The free space model and the two-ray model predict the received power as a deterministic function of distance. They both represent the communication range as an ideal circle. In reality, the received power at certain distance is a random variable due to multipath propagation effects, which is also known as fading effects. In fact, the above two models predicts the mean received power at distance . A more general and widely-used model is called the shadowing model .
The shadowing model consists of two parts. The first one is known as path loss model, which also predicts the mean received power at distance , denoted by . It uses a close-in distance as a reference. is computed relative to as follows.
is called the path loss exponent, and is usually empirically determined by field measurement. From Eqn. (18.1) we know that for free space propagation. Table 18.1 gives some typical values of . Larger values correspond to more obstructions and hence faster decrease in average received power as distance becomes larger. can be computed from Eqn. (18.1).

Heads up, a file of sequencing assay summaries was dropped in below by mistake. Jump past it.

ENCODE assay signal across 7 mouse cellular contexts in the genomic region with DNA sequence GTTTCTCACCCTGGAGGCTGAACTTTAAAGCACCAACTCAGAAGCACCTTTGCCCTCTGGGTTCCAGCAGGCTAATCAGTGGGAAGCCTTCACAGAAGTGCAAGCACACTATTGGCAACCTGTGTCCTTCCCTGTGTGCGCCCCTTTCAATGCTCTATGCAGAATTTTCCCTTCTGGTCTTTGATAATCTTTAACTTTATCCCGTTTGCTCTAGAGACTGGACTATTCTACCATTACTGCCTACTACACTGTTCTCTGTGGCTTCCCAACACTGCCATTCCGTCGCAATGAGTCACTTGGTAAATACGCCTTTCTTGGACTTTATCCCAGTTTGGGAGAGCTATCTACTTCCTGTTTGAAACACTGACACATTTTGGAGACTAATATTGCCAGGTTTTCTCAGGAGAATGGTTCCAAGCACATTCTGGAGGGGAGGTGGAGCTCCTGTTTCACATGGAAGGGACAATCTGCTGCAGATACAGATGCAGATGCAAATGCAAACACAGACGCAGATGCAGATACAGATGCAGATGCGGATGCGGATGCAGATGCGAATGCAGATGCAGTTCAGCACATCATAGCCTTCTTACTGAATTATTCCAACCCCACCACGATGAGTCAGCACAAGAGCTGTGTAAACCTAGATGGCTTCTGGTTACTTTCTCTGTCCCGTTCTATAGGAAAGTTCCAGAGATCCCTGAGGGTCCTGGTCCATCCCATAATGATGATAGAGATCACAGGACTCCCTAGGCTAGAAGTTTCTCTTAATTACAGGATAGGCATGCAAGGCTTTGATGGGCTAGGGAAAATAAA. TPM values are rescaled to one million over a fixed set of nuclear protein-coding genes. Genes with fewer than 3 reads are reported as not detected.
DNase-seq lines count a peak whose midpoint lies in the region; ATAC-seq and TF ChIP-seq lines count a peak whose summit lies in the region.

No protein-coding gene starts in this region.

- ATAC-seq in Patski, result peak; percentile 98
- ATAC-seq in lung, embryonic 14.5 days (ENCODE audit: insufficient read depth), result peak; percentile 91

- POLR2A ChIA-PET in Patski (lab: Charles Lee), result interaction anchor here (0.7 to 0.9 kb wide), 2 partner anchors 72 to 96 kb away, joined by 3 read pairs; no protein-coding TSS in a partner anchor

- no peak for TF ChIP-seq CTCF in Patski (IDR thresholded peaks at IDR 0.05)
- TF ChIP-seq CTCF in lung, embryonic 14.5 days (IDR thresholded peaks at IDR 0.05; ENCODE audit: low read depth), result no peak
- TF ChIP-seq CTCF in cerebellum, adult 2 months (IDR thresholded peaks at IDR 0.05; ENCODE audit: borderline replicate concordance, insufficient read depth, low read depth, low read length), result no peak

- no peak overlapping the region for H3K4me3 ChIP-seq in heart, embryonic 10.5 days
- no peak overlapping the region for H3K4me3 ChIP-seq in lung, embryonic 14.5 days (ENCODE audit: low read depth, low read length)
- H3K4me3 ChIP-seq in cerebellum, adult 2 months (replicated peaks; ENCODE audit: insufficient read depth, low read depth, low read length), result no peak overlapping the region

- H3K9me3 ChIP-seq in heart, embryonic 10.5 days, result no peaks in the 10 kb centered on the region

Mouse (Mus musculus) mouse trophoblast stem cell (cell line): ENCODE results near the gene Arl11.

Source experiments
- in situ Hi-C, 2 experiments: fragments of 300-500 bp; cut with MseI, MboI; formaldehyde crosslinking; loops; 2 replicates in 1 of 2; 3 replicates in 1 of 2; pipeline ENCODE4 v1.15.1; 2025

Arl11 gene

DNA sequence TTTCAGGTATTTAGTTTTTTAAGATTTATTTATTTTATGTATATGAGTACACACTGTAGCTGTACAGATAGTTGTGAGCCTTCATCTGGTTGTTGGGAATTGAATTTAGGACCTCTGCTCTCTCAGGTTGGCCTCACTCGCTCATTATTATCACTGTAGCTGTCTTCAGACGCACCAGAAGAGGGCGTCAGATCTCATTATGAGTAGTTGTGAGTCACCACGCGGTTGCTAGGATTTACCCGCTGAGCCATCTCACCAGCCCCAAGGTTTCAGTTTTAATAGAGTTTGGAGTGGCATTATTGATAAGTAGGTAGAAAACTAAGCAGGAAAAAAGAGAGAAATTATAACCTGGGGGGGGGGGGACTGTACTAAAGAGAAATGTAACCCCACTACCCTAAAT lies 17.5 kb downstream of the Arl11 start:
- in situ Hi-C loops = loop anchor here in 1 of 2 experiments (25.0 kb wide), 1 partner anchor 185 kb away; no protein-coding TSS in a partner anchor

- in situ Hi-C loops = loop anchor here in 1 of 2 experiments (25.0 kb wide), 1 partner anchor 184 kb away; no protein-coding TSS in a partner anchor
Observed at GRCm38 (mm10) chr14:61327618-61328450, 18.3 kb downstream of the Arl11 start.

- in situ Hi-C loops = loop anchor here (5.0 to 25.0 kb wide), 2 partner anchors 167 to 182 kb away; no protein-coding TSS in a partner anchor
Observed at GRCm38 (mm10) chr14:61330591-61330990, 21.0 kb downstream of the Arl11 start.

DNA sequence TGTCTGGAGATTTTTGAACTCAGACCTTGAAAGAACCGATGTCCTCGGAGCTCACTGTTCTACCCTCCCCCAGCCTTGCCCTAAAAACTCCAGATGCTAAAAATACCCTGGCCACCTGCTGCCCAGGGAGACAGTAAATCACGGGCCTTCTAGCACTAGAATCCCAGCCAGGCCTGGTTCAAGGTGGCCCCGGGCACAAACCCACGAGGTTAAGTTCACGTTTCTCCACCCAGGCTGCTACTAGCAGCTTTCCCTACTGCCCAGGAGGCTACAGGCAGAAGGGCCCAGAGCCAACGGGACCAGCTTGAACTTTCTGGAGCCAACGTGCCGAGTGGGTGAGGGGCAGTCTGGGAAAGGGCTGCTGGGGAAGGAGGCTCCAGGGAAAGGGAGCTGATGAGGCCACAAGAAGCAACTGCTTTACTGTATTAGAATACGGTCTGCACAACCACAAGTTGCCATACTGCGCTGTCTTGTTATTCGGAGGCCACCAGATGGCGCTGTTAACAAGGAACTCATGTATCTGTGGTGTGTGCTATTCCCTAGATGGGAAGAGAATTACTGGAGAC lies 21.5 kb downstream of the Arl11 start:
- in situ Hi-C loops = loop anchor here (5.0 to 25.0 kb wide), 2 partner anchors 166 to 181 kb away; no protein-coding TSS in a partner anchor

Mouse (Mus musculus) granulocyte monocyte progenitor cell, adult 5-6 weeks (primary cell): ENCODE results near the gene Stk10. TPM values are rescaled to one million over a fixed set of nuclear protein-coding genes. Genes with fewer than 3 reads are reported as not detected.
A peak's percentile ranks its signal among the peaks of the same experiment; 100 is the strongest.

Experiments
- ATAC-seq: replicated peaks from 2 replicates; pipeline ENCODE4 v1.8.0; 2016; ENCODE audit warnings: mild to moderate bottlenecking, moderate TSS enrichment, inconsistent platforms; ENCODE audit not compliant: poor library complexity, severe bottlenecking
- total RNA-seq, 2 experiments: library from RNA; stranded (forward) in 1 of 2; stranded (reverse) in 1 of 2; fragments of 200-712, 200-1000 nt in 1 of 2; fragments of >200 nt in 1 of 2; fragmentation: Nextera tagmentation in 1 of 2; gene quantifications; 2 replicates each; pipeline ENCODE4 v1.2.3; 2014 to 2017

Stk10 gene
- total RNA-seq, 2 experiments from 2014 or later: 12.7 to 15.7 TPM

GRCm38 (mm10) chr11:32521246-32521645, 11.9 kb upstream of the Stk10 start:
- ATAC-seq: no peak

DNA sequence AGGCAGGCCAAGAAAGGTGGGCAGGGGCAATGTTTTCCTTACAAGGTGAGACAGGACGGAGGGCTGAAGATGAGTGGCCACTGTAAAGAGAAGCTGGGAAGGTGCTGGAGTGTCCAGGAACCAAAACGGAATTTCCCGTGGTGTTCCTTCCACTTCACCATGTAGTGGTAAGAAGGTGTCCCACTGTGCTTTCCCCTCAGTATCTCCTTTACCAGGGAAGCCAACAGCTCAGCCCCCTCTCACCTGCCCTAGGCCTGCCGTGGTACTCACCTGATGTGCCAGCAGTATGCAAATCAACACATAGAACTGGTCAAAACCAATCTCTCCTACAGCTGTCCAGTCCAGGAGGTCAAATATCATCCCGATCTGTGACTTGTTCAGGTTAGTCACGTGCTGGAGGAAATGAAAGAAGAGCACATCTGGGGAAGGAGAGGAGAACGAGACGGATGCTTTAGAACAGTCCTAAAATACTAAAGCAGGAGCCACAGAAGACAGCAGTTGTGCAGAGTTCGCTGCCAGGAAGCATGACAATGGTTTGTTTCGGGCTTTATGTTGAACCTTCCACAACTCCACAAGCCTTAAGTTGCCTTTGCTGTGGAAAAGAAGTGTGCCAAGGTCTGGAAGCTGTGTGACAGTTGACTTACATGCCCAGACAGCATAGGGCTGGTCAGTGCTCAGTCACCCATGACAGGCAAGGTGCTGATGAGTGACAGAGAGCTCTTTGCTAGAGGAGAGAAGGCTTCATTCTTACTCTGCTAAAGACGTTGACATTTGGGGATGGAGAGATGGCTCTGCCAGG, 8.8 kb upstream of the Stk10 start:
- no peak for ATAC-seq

The path loss is usually measured in dB. So from Eqn. (18.4) we have
The second part of the shadowing model reflects the variation of the received power at certain distance. It is a log-normal random variable, that is, it is of Gaussian distribution if measured in dB. The overall shadowing model is represented by
where is a Gaussian random variable with zero mean and standard deviation . is called the shadowing deviation, and is also obtained by measurement. Table 18.2 shows some typical values of . Eqn. (18.6) is also known as a log-normal shadowing model.
The shadowing model extends the ideal circle model to a richer statistic model: nodes can only probabilistically communicate when near the edge of the communication range.
Tom Henderson 2011-11-05